2. The workout you picked is on the lower end for VO2 efforts, and I think is more appropriate for someone who is not used to going hard or doing this type of work. For instance, the Ronnestad protocol was 30/15s for 13 reps for 3 sets, which means that you are doing your efforts over 9.5 minutes.

  3. Everyone reacts differently to VO2 work. Some people respond really well to the traditional intervals such as 5x5. Other people react better to the microburst intervals. Some people do really well with hard starts at the beginning. In the TR catalog there are also the float sets as well. Personally, I’ve found for myself that microbursts (30/15s, 40/20’s etc.) and float sets give me a ridiculous amount of time over 90% Max HR, and usually have me bent over the handlebars on the verge of puking by the end. However, I know some people that find the traditional ones far more effective.

  4. I would also suggest trying to do VO2 work outdoors. I think it is easier to just go deeper outside than inside.

  5. Lastly, you will know if you are doing VO2 work right if you feel like there is not enough oxygen in the room, or you are doubled over on the bike at the end of the set struggle for air. If you don’t have that sensation, then you probably aren’t going hard enough.

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Thank you for the summary!

It’s the workout(s) that TrainerRoad picked/picks for me!

… which probably goes along with a HR well above THR – as I was assuming but asking for support in my original post – not?

So from the first discussion here I take it that the workouts that TR suggests for improving my VO2max are too easy! It also seems as if my assumption that HR should not stay “low” for VO2max workouts is alright.
There are some indications here (and more so elsewhere) that VO2max efforts go along not only with hard breathing but also very high HR.

I’ll guess I’ll do some traditional 5 x 3 or 4 x 4 workouts, which I used to do last winter before starting with TrainerRoad, for the next VO2max sessions, and in the following block maybe see how sets of 30/15, 60/30 can work for me instead if done at sufficiently high intensity.
In any case, will make sure that I spend significant time at HR > THR in any of these workouts;-)

I think it is generally recommended that if you want an effective short-short VO2Max workout, you should probably be looking at 30/15s (eg. Sleeping Beauty +5) or 20/10s, with their shorter recovery intervals, before trying different power levels.

Shortening the recovery interval means your HR will remain pretty high throughout, rather than dropping slightly as it does in your posted graphs. In fact, you look very carefully at your graphs, you can see peak HR actually occurs after each effort interval, and at 15s into recovery, it has barely dropped.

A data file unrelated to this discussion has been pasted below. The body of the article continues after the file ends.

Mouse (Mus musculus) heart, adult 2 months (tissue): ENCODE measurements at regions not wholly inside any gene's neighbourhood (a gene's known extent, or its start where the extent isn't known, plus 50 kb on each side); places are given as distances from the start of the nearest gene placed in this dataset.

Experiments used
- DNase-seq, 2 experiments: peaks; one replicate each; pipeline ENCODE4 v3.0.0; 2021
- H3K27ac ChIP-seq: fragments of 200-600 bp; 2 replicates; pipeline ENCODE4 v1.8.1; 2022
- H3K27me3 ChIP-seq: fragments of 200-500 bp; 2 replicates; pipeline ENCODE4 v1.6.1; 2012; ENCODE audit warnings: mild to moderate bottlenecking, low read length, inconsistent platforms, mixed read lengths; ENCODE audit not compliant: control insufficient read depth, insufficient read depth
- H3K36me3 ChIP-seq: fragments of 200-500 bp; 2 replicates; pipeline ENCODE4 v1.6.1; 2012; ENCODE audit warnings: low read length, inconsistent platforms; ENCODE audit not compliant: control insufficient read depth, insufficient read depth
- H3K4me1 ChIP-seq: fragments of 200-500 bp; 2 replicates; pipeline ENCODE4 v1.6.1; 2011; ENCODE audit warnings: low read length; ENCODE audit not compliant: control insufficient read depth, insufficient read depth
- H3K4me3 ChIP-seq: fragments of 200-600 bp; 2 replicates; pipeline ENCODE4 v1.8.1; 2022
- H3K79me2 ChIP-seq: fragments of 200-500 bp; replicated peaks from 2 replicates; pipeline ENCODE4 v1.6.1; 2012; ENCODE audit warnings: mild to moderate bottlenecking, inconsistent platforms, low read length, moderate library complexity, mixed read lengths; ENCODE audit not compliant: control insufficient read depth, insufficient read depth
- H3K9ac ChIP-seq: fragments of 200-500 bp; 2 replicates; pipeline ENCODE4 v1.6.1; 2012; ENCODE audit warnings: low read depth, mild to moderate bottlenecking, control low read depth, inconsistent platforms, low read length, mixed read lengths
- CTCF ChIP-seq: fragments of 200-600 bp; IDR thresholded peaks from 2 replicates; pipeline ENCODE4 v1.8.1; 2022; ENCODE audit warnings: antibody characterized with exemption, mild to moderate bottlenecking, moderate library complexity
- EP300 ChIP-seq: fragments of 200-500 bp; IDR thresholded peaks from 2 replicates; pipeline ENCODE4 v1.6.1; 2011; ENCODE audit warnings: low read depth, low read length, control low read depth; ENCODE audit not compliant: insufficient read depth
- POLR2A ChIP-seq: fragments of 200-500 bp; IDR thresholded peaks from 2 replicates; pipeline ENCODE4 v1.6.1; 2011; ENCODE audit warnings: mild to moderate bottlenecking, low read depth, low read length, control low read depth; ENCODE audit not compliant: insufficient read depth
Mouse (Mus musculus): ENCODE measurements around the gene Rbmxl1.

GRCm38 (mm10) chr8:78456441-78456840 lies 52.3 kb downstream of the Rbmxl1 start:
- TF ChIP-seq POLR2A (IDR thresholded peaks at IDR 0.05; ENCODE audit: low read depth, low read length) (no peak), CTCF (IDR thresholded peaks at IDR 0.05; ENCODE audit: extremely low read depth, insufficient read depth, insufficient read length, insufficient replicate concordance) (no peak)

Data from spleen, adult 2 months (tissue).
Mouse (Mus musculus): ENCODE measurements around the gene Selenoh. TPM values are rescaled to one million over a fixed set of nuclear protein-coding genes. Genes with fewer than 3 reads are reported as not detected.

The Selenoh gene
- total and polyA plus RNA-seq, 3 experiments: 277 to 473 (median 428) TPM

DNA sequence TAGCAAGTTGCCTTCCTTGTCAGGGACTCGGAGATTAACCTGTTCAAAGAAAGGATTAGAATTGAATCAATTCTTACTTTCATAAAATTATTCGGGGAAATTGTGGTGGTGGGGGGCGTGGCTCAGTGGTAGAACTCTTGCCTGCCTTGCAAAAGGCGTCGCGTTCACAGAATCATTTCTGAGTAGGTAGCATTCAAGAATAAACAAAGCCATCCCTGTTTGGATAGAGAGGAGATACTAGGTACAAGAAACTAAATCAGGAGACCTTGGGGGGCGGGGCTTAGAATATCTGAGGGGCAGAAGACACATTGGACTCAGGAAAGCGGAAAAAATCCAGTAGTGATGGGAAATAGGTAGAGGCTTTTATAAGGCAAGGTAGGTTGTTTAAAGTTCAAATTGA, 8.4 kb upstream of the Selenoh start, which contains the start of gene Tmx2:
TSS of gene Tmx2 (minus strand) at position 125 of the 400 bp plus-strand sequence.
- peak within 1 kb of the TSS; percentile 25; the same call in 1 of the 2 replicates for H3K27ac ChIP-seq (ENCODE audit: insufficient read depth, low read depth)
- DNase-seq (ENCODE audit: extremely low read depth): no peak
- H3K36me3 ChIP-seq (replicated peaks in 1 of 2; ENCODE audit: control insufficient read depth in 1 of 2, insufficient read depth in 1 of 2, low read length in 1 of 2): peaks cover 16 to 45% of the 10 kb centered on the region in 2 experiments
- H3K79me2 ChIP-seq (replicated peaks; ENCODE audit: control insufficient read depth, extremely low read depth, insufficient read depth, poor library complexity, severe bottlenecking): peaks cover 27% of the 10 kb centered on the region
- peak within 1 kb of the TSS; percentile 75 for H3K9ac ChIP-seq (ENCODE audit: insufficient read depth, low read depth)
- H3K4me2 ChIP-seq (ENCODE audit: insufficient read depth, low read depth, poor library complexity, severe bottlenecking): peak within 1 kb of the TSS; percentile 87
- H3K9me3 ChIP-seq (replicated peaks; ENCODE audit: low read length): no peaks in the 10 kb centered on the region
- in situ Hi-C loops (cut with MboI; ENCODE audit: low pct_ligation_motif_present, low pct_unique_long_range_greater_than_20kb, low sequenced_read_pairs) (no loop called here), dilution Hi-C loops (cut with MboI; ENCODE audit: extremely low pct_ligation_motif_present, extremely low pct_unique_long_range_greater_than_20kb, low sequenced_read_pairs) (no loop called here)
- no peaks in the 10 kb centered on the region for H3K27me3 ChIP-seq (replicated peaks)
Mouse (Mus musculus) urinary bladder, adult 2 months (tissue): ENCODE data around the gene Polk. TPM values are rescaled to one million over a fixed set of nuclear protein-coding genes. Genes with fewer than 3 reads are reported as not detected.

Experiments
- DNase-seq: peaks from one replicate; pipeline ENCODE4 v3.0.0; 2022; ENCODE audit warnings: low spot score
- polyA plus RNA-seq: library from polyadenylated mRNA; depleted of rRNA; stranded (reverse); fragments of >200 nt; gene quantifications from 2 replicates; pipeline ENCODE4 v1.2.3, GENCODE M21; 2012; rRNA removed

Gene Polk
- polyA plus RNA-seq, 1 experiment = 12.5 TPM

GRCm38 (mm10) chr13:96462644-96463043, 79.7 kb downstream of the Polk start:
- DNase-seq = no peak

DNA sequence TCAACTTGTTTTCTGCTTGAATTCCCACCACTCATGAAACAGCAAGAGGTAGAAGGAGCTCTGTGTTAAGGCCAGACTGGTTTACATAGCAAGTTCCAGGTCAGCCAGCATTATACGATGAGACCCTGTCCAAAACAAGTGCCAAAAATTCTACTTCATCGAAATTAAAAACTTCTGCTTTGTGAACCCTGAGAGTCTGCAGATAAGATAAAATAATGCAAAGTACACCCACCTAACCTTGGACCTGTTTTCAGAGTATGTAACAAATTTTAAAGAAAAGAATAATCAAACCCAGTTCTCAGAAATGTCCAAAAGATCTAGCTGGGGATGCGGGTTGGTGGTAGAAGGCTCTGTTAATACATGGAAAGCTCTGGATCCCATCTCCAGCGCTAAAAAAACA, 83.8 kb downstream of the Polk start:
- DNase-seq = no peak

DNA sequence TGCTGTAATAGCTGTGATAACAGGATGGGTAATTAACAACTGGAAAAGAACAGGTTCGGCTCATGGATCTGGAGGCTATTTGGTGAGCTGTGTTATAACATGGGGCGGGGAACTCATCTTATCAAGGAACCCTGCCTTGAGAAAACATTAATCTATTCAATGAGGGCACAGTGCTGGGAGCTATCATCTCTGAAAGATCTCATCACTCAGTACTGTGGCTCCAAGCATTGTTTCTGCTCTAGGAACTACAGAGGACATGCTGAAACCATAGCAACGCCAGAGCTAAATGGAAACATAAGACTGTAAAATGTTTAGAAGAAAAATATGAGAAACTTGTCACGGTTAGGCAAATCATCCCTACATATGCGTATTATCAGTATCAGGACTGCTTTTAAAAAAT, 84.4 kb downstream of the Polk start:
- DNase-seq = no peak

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I was going to make this point, too. I find getting my cadence up to within, say, 5 rpm of my comfortable maximum achieves the double whammy of upping breathing and HR while also reducing leg fatigue, and thus RPE for those of us who are more leg-limited than lung-limited.

I think the three options have been covered

  1. Longer Intervals (6x 4’, 5x 5’ etc, as stated at the begining)
  2. Change the ratio of work to rest. i.e 2:1 work:recovery
  3. Do 30/30s at a higher power (or max for each set), the issue with this is some people will be using high anaerobic powers over 150%, increasing VlaMax which might not be a desired outcome.)

I tend to prefer option 1 and 2

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The hard part with adaptive training and VO2 is it will start you with fairly easy workouts that get someone used to this feeling but for someone who is used to training with structure they’re far too easy. If you’ve done true VO2 work in the past you can just go for it with longer intervals and pace them appropriately.

These custom workouts I made are rated 6.6 PL or so and I did them coming off 1.0 PL (I had done a SST block before this and an FTP block before that). And I was able to do a 6.6 workout as “not recommended” because I’ve done V02 work in the past and it’s not rated against my FTP (according to how I do them).

So just go for a hard workout that fits your needs (for V02, I wouldn’t just go for a PL 5.0 threshold being a 1.0 - because that is a way different beast)

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I struggle with VO2 max in ERG mode but mostly because of the death spiral. I was absolutely getting my oxygen uptake to maximum but just cracked today cuz couldn’t hold the power.

Is that why you shouldn’t do these in ERG mode or is it more that you want to be able to EXCEED the power target (wow, which I couldn’t do this morning)

Exactly - look at the workout I posted form this morning. By the 5th set I couldn’t hold the “target” (which was fake when I made the custom workout) and ended up averaging 111% rather than 120/118% (I can’t remember which one I made the target) and in erg mode I would have had to quit that interval - but my HR was in the right place for the workout. I expect this fatigue by the last set.